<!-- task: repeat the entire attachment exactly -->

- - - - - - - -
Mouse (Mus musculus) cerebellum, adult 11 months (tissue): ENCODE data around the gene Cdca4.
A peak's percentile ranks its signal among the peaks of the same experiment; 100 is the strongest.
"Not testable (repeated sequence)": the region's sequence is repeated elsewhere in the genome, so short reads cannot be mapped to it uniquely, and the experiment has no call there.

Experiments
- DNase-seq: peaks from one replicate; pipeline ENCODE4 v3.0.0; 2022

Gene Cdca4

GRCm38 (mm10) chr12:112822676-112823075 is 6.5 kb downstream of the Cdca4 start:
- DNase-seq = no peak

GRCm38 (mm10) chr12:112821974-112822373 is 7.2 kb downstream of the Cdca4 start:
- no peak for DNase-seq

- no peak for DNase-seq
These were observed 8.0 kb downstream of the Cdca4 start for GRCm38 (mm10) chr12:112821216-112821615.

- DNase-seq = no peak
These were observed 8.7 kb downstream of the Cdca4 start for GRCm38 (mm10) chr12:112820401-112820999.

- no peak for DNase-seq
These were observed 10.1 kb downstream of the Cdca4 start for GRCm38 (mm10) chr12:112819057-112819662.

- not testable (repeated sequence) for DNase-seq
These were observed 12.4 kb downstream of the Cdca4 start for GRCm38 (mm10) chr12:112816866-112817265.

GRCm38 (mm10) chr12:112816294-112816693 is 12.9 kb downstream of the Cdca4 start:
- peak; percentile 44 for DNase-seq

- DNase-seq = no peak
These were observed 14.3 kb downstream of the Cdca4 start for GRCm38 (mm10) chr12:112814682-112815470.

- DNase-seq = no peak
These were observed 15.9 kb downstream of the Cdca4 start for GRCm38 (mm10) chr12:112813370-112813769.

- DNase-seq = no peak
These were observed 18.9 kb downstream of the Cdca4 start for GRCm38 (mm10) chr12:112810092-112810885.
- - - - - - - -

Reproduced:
Mouse (Mus musculus) cerebellum, adult 11 months (tissue): ENCODE data around the gene Cdca4.
A peak's percentile ranks its signal among the peaks of the same experiment; 100 is the strongest.
"Not testable (repeated sequence)": the region's sequence is repeated elsewhere in the genome, so short reads cannot be mapped to it uniquely, and the experiment has no call there.

Experiments
- DNase-seq: peaks from one replicate; pipeline ENCODE4 v3.0.0; 2022

Gene Cdca4

GRCm38 (mm10) chr12:112822676-112823075 is 6.5 kb downstream of the Cdca4 start:
- DNase-seq = no peak

GRCm38 (mm10) chr12:112821974-112822373 is 7.2 kb downstream of the Cdca4 start:
- no peak for DNase-seq

- no peak for DNase-seq
These were observed 8.0 kb downstream of the Cdca4 start for GRCm38 (mm10) chr12:112821216-112821615.

- DNase-seq = no peak
These were observed 8.7 kb downstream of the Cdca4 start for GRCm38 (mm10) chr12:112820401-112820999.

- no peak for DNase-seq
These were observed 10.1 kb downstream of the Cdca4 start for GRCm38 (mm10) chr12:112819057-112819662.

- not testable (repeated sequence) for DNase-seq
These were observed 12.4 kb downstream of the Cdca4 start for GRCm38 (mm10) chr12:112816866-112817265.

GRCm38 (mm10) chr12:112816294-112816693 is 12.9 kb downstream of the Cdca4 start:
- peak; percentile 44 for DNase-seq

- DNase-seq = no peak
These were observed 14.3 kb downstream of the Cdca4 start for GRCm38 (mm10) chr12:112814682-112815470.

- DNase-seq = no peak
These were observed 15.9 kb downstream of the Cdca4 start for GRCm38 (mm10) chr12:112813370-112813769.

- DNase-seq = no peak
These were observed 18.9 kb downstream of the Cdca4 start for GRCm38 (mm10) chr12:112810092-112810885.